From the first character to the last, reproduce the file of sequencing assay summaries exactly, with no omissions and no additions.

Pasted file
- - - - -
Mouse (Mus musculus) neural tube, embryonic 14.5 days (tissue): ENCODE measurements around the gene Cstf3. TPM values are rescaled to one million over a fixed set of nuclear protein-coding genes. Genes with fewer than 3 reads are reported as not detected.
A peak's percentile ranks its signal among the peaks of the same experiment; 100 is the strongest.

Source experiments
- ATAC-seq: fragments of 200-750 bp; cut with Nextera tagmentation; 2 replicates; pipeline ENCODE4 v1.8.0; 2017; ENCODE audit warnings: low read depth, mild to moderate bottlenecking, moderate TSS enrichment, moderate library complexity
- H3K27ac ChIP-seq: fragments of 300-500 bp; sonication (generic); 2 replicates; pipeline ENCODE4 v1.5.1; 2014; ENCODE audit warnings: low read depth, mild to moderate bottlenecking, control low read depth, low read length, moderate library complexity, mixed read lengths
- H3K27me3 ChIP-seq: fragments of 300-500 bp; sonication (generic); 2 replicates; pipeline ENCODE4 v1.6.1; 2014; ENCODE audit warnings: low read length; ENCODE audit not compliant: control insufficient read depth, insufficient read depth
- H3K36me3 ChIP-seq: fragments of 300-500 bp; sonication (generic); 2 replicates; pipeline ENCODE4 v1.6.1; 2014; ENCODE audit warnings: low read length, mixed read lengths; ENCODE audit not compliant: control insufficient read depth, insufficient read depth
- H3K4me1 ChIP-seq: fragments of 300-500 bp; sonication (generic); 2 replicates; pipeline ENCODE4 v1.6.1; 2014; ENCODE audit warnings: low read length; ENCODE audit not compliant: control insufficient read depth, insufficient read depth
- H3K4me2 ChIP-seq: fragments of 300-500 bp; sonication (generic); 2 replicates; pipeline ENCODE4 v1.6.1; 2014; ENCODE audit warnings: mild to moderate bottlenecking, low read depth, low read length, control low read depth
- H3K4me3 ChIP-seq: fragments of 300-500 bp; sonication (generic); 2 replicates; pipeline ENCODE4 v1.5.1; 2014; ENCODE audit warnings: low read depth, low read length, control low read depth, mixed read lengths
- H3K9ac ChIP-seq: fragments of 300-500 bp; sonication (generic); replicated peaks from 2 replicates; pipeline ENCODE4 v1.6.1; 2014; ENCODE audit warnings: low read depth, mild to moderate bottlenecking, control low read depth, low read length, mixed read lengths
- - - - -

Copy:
Mouse (Mus musculus) neural tube, embryonic 14.5 days (tissue): ENCODE measurements around the gene Cstf3. TPM values are rescaled to one million over a fixed set of nuclear protein-coding genes. Genes with fewer than 3 reads are reported as not detected.
A peak's percentile ranks its signal among the peaks of the same experiment; 100 is the strongest.

Source experiments
- ATAC-seq: fragments of 200-750 bp; cut with Nextera tagmentation; 2 replicates; pipeline ENCODE4 v1.8.0; 2017; ENCODE audit warnings: low read depth, mild to moderate bottlenecking, moderate TSS enrichment, moderate library complexity
- H3K27ac ChIP-seq: fragments of 300-500 bp; sonication (generic); 2 replicates; pipeline ENCODE4 v1.5.1; 2014; ENCODE audit warnings: low read depth, mild to moderate bottlenecking, control low read depth, low read length, moderate library complexity, mixed read lengths
- H3K27me3 ChIP-seq: fragments of 300-500 bp; sonication (generic); 2 replicates; pipeline ENCODE4 v1.6.1; 2014; ENCODE audit warnings: low read length; ENCODE audit not compliant: control insufficient read depth, insufficient read depth
- H3K36me3 ChIP-seq: fragments of 300-500 bp; sonication (generic); 2 replicates; pipeline ENCODE4 v1.6.1; 2014; ENCODE audit warnings: low read length, mixed read lengths; ENCODE audit not compliant: control insufficient read depth, insufficient read depth
- H3K4me1 ChIP-seq: fragments of 300-500 bp; sonication (generic); 2 replicates; pipeline ENCODE4 v1.6.1; 2014; ENCODE audit warnings: low read length; ENCODE audit not compliant: control insufficient read depth, insufficient read depth
- H3K4me2 ChIP-seq: fragments of 300-500 bp; sonication (generic); 2 replicates; pipeline ENCODE4 v1.6.1; 2014; ENCODE audit warnings: mild to moderate bottlenecking, low read depth, low read length, control low read depth
- H3K4me3 ChIP-seq: fragments of 300-500 bp; sonication (generic); 2 replicates; pipeline ENCODE4 v1.5.1; 2014; ENCODE audit warnings: low read depth, low read length, control low read depth, mixed read lengths
- H3K9ac ChIP-seq: fragments of 300-500 bp; sonication (generic); replicated peaks from 2 replicates; pipeline ENCODE4 v1.6.1; 2014; ENCODE audit warnings: low read depth, mild to moderate bottlenecking, control low read depth, low read length, mixed read lengths